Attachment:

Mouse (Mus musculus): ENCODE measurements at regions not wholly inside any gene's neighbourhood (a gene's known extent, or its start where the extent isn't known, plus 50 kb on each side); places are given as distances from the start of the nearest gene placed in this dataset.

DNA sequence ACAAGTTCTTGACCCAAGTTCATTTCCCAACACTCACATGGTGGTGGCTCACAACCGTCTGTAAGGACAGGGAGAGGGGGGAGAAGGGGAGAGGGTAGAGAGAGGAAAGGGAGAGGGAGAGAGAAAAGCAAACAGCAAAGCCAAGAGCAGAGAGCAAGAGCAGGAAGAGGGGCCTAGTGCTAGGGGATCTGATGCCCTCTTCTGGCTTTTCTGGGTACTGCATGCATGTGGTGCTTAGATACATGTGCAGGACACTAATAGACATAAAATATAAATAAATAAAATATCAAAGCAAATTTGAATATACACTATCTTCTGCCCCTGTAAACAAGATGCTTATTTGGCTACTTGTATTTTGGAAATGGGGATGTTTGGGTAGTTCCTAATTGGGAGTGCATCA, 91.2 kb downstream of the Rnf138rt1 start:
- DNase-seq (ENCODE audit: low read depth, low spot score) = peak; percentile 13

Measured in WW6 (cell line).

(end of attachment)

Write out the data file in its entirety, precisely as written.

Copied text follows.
Mouse (Mus musculus): ENCODE measurements at regions not wholly inside any gene's neighbourhood (a gene's known extent, or its start where the extent isn't known, plus 50 kb on each side); places are given as distances from the start of the nearest gene placed in this dataset.

DNA sequence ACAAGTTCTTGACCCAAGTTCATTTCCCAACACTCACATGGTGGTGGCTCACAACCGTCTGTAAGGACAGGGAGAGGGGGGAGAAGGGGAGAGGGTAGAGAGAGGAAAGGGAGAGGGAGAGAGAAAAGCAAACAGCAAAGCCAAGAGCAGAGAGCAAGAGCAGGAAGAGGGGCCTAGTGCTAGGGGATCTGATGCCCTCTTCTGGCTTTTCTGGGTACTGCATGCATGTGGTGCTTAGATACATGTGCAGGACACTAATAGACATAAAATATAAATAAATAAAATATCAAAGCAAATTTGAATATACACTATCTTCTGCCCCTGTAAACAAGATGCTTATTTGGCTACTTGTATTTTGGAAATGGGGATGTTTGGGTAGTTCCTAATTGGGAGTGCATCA, 91.2 kb downstream of the Rnf138rt1 start:
- DNase-seq (ENCODE audit: low read depth, low spot score) = peak; percentile 13

Measured in WW6 (cell line).